Here are some examples:

1. 9 = 3^{2}

2. 120 = 2^{3} x 3 x 5

3. 8208 = 2^{4} x 3^{3} x 19

Now, we would like to ask the question again: Is this prime factorisation unique? In other words, given a positive integer *n*, is there more than one way of decomposing *n* into prime divisors?

True enough, it turns out that there is no other way of factorising a positive integer into its prime divisors! In other words, prime factorisation of integers is unique, and therefore this inverse problem is well-posed, and it is solved! In fact, this fact is of such great significance that it is called the Fundamental Theorem of Arithmetic. It tells us that every positive integer greater than 1 is either a prime or a product of primes, and that the factorisation is unique (up to rearrangements, so that 3×5 is the same as 5×3). Of course, the next question one may ask is, what is so “fundamental” about the Fundamental Theorem of Arithmetic? In other words, given an integer, we now know that we can write it as a product of primes, if it itself is not a prime, but so what?

To start off, this theorem tells us that primes are the basic building blocks of the integers. This means that in order to construct any integer, all we need is to take our building blocks, i.e. the primes, and multiply them, and that gives us a new integer. The primes are to integers whatthe periodic table of elements are to chemistry, and pawns to chess!

Therefore, to understand the integers, all we need to do is to study the primes. Once we understand the primes, then we can understand the integers. The study of integers and primes form one of the oldest subjects in mathematics called number theory (i.e., the study of positive integers, including their properties). Some of you may recognise the field of number theory as one of the hardest branches in mathematics. Indeed, one of the reasons why questions in number theory have confounded people for hundreds of years (dating back as early as Pythagoras) is because the behaviour of primes are not so easily understood. A host of questions regarding primes and integers have been asked over the years. Today, some have been answered, but there are many problems that remain open even until today.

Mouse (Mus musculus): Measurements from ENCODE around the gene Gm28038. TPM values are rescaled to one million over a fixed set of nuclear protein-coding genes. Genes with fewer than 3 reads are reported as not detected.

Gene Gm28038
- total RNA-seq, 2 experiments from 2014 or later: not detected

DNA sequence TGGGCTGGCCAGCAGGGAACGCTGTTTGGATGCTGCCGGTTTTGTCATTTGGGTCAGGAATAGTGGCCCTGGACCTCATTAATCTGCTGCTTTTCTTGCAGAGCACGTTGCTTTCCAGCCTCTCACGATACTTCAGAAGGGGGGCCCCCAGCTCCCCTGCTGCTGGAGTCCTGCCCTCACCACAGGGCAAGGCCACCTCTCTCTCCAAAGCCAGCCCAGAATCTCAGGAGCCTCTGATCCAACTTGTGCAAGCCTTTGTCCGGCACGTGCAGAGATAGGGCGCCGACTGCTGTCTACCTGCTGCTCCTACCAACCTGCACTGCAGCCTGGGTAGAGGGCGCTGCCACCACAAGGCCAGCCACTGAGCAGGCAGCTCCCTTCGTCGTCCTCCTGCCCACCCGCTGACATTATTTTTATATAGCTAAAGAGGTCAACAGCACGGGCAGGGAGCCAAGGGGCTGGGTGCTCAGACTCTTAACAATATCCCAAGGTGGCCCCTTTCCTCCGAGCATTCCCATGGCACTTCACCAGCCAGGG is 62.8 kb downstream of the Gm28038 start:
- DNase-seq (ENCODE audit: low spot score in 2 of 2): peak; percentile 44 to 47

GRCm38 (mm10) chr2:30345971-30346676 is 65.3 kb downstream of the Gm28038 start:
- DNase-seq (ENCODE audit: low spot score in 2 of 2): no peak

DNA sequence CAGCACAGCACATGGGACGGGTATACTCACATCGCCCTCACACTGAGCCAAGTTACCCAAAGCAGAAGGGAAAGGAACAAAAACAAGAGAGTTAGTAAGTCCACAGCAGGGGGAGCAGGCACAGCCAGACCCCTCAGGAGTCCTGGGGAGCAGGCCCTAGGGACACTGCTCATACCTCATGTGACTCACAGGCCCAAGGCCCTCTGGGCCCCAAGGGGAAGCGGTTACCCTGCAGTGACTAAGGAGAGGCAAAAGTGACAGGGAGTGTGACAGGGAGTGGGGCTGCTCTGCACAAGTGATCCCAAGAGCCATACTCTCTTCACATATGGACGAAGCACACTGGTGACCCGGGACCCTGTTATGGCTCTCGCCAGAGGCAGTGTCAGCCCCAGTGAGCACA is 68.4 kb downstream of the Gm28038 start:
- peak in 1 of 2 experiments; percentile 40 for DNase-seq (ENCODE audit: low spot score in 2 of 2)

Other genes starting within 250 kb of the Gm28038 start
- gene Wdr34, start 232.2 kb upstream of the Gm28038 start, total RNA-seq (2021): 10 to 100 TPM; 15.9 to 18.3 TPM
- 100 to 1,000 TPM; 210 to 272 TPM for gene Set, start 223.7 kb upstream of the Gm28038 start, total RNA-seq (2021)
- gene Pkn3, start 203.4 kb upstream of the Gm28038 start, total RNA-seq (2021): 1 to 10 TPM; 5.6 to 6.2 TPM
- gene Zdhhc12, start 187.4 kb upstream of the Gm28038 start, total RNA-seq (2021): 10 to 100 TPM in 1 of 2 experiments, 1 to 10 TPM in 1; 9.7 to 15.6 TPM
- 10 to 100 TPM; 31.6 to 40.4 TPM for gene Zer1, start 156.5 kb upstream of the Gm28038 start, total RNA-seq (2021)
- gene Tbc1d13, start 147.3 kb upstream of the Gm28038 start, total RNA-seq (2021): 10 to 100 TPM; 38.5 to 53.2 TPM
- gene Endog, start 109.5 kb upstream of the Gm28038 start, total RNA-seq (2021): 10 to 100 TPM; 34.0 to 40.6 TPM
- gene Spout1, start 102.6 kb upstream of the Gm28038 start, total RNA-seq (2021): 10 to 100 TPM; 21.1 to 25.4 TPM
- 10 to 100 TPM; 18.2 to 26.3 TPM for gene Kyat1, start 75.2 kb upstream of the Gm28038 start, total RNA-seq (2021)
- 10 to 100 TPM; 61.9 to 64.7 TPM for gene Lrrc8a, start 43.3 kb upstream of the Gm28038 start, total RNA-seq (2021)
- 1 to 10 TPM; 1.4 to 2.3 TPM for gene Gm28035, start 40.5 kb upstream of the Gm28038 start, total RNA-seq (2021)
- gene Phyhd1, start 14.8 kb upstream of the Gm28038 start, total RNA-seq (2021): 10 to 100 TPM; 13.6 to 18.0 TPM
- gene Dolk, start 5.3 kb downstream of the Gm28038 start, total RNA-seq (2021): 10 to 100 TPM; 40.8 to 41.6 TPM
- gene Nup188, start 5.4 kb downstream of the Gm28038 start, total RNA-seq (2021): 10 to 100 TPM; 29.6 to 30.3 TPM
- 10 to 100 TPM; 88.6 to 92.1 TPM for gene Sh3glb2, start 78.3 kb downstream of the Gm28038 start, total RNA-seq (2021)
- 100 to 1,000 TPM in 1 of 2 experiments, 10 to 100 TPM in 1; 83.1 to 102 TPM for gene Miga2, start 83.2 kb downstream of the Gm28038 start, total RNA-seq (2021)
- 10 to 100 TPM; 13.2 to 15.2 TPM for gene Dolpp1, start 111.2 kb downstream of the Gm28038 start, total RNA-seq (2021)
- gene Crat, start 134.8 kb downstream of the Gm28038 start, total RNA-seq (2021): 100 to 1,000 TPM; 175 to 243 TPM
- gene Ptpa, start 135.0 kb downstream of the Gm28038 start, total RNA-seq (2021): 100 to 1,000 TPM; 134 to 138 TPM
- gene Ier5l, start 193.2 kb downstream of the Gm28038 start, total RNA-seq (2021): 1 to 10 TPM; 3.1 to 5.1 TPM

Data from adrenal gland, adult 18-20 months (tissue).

So there you have it – the reason why we should we care about inverse problems. Turns out it is the inverse problem, and not the forward problem, that gave rise to the study of the numbers that we so often use everyday!

**Footnote**

^{a} Tarantola, A. (2005). *Inverse Problem Theory and Methods for Model Parameter Estimation*. Society for Industrial and Applied Mathematics. *http://www.ipgp.fr/~tarantola/Files/Professional/Books/InverseProblemTheory.pdf*

**About the Author**

Sean Lim is currently a second year DPhil student in Mathematics at the University of Oxford. He is working in the area of Industrial Mathematics with the Oxford Centre for Collaborative Applied Mathematics (OCCAM) on Bayesian Inverse Problems and Seismic Inversion, a project currently sponsored by BP. Prior to this, Sean obtained an MSc in Mathematical Modelling and Scientific Computing with Wadham College in the University of Oxford, with his dissertation on Radar and Information theory with Thales Aerospace. Sean also obtained a BSc with a major in Mathematics and a minor in Computer Science in the National University of Singapore, where his undergraduate thesis and studies was focused on pure mathematics. Find out more about Sean Lim by visiting his Scientific Malaysian profile at http://www.scientificmalaysian.com/members/seanlim/.